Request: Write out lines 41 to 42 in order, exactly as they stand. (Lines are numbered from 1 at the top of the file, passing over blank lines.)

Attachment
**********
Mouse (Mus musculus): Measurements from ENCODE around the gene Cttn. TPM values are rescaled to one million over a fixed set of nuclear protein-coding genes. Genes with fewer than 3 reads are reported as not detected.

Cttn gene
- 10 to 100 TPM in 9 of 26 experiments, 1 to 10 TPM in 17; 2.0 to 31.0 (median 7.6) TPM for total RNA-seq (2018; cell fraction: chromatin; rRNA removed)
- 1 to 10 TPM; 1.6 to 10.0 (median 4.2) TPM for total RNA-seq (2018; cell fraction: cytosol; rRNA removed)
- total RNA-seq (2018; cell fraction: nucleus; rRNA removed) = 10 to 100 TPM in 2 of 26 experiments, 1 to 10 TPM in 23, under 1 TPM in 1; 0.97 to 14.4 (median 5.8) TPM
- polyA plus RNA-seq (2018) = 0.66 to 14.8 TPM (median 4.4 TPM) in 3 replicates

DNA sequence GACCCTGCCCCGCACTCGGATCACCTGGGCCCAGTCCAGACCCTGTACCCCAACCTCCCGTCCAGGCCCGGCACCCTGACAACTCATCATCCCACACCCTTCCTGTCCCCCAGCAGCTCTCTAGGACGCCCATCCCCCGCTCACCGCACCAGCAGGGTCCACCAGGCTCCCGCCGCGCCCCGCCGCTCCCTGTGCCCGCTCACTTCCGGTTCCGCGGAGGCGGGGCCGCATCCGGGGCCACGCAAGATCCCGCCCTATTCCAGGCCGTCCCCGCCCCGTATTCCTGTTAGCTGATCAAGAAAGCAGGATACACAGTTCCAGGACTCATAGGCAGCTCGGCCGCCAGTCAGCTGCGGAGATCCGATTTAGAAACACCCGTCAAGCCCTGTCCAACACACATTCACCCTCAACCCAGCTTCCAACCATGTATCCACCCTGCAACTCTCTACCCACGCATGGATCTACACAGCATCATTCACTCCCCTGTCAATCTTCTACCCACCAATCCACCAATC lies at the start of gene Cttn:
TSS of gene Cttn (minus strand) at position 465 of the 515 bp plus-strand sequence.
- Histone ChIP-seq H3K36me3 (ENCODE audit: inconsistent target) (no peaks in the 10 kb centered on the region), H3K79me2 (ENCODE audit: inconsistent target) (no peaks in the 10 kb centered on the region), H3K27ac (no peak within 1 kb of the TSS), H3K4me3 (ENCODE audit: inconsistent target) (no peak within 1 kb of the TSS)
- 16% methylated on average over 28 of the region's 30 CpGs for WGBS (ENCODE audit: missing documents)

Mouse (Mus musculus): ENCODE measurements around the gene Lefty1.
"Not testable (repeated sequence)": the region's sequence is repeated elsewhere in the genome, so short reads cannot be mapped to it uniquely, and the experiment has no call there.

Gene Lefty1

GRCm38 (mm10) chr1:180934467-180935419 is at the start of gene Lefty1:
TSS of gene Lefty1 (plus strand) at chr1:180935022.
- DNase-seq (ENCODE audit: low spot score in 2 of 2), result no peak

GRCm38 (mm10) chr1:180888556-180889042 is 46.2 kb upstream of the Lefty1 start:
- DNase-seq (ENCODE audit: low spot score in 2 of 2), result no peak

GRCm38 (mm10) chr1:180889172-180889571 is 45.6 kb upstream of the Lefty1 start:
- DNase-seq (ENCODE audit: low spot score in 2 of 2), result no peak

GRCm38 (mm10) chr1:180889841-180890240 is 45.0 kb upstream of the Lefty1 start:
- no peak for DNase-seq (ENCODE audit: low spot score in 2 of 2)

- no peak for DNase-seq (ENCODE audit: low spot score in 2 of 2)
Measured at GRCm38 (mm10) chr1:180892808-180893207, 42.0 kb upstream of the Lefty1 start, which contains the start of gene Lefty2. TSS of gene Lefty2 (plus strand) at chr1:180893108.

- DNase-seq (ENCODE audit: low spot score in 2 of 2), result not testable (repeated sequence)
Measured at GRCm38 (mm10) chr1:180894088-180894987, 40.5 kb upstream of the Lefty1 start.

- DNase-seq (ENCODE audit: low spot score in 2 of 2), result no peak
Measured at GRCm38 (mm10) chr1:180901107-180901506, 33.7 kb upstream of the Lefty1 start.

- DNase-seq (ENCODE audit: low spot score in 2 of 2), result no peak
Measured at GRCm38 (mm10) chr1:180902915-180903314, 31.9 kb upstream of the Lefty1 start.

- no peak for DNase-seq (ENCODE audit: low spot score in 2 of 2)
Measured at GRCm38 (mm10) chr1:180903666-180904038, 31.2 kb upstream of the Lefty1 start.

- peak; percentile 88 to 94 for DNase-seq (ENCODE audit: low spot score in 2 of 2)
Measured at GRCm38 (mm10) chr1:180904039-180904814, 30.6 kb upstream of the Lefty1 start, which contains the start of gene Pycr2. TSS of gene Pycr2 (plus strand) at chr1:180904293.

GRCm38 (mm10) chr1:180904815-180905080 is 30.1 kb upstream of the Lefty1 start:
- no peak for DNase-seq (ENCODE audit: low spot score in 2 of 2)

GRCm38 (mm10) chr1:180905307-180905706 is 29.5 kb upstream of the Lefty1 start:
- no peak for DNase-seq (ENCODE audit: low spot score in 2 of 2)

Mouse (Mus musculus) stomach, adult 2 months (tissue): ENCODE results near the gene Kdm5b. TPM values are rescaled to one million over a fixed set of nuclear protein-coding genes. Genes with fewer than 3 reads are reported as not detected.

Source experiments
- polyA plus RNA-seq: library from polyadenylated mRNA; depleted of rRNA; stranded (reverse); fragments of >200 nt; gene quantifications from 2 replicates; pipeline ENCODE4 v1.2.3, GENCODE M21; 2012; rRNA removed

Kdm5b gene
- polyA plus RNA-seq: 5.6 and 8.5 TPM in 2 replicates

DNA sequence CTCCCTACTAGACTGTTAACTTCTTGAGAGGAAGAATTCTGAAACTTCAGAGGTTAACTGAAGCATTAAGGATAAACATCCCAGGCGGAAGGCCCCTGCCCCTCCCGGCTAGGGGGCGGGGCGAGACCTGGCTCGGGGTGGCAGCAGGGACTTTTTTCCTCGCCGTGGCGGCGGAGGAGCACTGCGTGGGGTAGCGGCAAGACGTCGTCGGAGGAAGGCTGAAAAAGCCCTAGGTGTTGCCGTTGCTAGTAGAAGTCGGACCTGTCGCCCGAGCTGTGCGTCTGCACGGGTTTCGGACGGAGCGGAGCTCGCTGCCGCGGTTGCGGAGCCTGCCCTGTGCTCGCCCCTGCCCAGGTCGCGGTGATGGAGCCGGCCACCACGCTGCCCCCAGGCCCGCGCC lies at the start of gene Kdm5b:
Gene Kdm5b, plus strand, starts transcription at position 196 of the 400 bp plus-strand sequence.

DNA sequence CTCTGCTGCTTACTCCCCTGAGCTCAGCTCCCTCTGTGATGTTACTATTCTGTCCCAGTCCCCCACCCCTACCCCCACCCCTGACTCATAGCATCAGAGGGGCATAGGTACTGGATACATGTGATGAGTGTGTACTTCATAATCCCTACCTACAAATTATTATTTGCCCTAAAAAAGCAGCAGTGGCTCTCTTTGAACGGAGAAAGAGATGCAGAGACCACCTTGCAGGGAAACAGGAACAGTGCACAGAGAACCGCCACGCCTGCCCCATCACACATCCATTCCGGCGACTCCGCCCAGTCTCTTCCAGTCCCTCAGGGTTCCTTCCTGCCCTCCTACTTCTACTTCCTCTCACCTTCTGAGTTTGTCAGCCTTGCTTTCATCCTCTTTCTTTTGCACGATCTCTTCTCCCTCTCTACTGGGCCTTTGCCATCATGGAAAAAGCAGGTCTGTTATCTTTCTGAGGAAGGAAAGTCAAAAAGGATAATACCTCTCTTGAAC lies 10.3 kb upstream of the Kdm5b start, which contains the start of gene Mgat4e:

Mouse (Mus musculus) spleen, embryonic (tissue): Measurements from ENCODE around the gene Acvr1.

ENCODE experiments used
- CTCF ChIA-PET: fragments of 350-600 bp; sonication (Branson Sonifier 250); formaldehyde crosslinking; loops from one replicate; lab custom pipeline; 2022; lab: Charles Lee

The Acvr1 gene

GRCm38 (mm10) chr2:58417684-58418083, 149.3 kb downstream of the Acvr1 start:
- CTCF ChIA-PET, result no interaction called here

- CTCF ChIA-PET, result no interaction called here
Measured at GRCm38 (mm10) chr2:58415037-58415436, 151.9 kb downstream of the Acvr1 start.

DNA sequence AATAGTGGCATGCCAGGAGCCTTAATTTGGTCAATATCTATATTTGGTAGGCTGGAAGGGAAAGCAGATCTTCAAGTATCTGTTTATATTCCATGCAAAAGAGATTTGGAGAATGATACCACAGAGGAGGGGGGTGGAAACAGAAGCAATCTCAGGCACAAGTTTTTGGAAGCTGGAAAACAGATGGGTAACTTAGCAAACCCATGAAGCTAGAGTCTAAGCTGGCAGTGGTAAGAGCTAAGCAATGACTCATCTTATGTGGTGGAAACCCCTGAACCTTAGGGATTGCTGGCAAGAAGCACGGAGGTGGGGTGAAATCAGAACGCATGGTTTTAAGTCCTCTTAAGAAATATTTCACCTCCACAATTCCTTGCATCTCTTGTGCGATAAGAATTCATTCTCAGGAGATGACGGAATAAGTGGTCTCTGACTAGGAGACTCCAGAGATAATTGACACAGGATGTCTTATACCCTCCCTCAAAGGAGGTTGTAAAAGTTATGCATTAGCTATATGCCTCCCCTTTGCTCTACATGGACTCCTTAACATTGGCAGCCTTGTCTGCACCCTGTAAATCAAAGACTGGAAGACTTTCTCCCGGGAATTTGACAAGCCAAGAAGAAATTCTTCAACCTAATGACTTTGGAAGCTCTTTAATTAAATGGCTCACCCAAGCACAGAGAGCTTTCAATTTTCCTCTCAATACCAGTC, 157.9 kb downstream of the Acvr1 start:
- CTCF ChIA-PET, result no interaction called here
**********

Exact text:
- polyA plus RNA-seq: library from polyadenylated mRNA; depleted of rRNA; stranded (reverse); fragments of >200 nt; gene quantifications from 2 replicates; pipeline ENCODE4 v1.2.3, GENCODE M21; 2012; rRNA removed

Kdm5b gene